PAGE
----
There has never been a time when an employee’s right to work in a safe environment has been more threatened. The COVID-19 pandemic has affected every workplace in this country. The nationwide stay at home orders essentially converted employees in all non-essential industries to working remotely. As we now begin a transition to a gradual return to the workplace, the question about whether this can be done safely cuts across every industry in America.
Protecting the Vulnerable and Minimizing Risk
There is no “one-size fits all answer” to this question. Instead, the responsible path ahead depends on effectively addressing both the unique vulnerabilities of specific groups of employees and the precautions employers must take when requiring employees to return to work. If an employer does not effectively minimize the risk posed in either of these areas, an affected employee is well within their rights to refuse to physically return to the workplace and insist on a continued remote arrangement.
The first area takes into account what is undisputed about COVID-19 – its potential to be lethal is vastly higher for individuals who are older, and/or who have underlying medical conditions. This virus attacks the upper respiratory system, and individuals with any respiratory condition such as asthma, emphysema, COPD, or recent pneumonia or bronchitis, have a dramatically increased risk of dying from COVID-19.
Furthermore, individuals with compromised immune systems, whether caused by underlying medical conditions (such as diabetes) or recent or ongoing medical treatment such as chemotherapy, have a similar increased risk.
It is Your Right to Return to a Safe Work Environment
If you have any of these or similar conditions, regardless of your age, you can and should resist any directive to return to the workplace and seek an accommodation of continuing to work from home. This should be done in writing, with medical verification of the condition at issue. If the employer refuses to accommodate this request and terminates your employment when you refuse to return to the workplace, you will have a strong legal claim rooted in federal and state disability discrimination laws. This is true even in industries deemed essential, or those directed to stay open, such as meatpacking and food processing.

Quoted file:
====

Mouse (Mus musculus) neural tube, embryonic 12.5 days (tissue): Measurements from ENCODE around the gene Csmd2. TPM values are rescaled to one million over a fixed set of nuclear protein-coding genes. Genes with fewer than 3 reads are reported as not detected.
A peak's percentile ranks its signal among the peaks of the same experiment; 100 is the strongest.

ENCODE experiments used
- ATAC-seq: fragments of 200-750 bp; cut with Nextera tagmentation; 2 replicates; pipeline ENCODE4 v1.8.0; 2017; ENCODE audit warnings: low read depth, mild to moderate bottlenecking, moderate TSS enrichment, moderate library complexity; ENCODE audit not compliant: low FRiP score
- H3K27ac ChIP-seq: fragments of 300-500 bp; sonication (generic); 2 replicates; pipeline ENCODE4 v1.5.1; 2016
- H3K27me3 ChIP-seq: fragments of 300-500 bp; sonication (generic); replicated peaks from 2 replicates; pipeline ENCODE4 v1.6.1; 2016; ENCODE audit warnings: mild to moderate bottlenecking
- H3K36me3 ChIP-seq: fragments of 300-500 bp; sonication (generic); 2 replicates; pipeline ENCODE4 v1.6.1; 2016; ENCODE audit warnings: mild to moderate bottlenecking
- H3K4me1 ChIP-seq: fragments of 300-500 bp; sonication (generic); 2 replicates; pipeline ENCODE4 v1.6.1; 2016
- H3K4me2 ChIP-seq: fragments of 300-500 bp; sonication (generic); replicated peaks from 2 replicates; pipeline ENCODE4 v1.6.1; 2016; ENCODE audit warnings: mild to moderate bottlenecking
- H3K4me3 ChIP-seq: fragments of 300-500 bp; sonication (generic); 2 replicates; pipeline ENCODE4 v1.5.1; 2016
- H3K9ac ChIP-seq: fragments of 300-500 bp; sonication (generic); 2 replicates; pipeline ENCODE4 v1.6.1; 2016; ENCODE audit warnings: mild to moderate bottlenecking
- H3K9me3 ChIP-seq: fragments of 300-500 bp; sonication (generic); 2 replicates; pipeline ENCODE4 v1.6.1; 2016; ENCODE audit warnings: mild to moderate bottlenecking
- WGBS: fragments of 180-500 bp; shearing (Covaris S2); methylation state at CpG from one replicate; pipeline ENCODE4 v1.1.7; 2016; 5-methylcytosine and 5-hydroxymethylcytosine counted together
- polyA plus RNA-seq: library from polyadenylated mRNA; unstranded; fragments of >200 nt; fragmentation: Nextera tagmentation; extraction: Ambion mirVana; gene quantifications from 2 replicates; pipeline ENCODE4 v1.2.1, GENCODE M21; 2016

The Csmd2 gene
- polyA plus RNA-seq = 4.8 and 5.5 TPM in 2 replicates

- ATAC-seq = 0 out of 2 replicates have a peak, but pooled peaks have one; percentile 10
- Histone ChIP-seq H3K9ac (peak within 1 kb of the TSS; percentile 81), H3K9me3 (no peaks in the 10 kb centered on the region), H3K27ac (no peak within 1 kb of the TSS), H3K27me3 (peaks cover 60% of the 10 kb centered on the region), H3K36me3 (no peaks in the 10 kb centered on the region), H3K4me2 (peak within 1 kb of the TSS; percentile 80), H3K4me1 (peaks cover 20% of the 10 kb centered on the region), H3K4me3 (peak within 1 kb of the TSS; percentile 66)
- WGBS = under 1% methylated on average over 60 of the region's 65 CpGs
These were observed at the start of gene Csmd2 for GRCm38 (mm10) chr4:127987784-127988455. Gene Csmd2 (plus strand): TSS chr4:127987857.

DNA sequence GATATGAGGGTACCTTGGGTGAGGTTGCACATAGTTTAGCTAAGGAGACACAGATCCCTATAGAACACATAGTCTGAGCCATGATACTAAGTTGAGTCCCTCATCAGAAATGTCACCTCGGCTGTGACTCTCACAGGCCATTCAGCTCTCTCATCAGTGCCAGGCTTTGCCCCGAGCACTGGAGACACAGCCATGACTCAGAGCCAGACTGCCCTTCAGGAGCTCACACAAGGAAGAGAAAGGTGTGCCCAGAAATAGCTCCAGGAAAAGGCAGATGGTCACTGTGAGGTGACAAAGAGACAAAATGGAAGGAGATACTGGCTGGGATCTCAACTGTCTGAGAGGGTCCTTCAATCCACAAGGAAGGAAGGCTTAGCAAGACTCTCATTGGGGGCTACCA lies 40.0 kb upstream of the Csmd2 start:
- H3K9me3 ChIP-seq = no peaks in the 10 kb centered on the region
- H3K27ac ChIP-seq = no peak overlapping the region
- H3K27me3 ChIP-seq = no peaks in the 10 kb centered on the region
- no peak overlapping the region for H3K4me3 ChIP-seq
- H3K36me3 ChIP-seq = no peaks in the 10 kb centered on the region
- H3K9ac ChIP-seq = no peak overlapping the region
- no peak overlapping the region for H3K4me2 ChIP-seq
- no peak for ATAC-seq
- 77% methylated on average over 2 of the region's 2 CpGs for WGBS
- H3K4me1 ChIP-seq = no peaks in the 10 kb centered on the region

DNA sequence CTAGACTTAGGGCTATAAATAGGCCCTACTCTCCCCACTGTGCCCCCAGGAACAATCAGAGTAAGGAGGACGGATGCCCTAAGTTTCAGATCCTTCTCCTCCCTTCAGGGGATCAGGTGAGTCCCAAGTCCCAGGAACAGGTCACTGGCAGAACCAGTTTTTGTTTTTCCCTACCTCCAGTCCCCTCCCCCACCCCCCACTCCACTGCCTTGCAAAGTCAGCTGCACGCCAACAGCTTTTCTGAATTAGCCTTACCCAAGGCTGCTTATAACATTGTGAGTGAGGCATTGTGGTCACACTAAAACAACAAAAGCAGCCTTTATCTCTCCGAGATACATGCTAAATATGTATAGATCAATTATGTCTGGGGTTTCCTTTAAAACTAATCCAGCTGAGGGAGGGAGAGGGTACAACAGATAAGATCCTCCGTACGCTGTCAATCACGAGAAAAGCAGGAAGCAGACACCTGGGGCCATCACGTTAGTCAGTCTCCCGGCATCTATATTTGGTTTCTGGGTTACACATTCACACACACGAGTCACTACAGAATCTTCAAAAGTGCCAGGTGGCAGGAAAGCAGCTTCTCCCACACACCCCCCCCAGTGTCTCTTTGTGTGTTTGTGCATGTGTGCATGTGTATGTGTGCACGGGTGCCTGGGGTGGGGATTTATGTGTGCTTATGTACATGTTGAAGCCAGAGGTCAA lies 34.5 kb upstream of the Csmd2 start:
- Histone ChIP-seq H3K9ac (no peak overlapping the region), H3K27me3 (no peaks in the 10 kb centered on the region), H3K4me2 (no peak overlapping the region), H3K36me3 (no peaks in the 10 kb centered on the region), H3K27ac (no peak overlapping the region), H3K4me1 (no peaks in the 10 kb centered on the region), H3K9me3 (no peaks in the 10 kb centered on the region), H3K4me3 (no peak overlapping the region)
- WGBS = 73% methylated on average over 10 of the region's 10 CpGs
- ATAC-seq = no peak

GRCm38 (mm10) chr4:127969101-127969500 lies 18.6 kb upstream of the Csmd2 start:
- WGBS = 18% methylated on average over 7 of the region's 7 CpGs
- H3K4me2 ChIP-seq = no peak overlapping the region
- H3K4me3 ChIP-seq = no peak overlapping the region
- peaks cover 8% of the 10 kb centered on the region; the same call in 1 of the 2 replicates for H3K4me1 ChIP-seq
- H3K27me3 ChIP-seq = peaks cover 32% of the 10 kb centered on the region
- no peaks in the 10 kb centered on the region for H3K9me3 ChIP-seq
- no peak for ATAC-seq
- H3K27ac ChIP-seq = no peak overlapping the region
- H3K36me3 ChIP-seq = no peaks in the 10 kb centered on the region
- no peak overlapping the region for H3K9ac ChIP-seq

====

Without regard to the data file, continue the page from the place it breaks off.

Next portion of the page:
Employer Requirements to Keep Employees Safe
The second area involves the protections the employer makes to ensure that the risk of infection from COVI-19 is minimized. Both the written policies in place and the actual practice when you return to work need to effectively reduce risk of infection. Ensuring that appropriate “social distancing” is maintained (i.e. at least six feet of distance at all times between co-workers), that barriers, masks and other protective gear are used when this cannot be ensured and that temperature screening is occurring, are among the measures all employees can and should insist upon when returning to work. Furthermore, if the actual practice differs from the written policies, make a complaint, in writing, and you will be protected under the law if you refuse to work in this environment when your employer does not take prompt and effective corrective action.
You Have the Right to a Safe Workspace
Employees in this country have a right to work in a safe environment, with all known health and safety risks effectively minimized. Until this pandemic is eradicated with a vaccine or effective treatment options, no workplace with human interaction can eliminate the risk of COVID-19 transmission. Every workplace can and should, however, protect the most vulnerable in our population by accommodating their continued remote working relationship, and must also take steps to ensure that those healthy employees required to return physically to the workplace do so in the safest possible manner. If this isn’t occurring, the affected employee needs to assert these rights.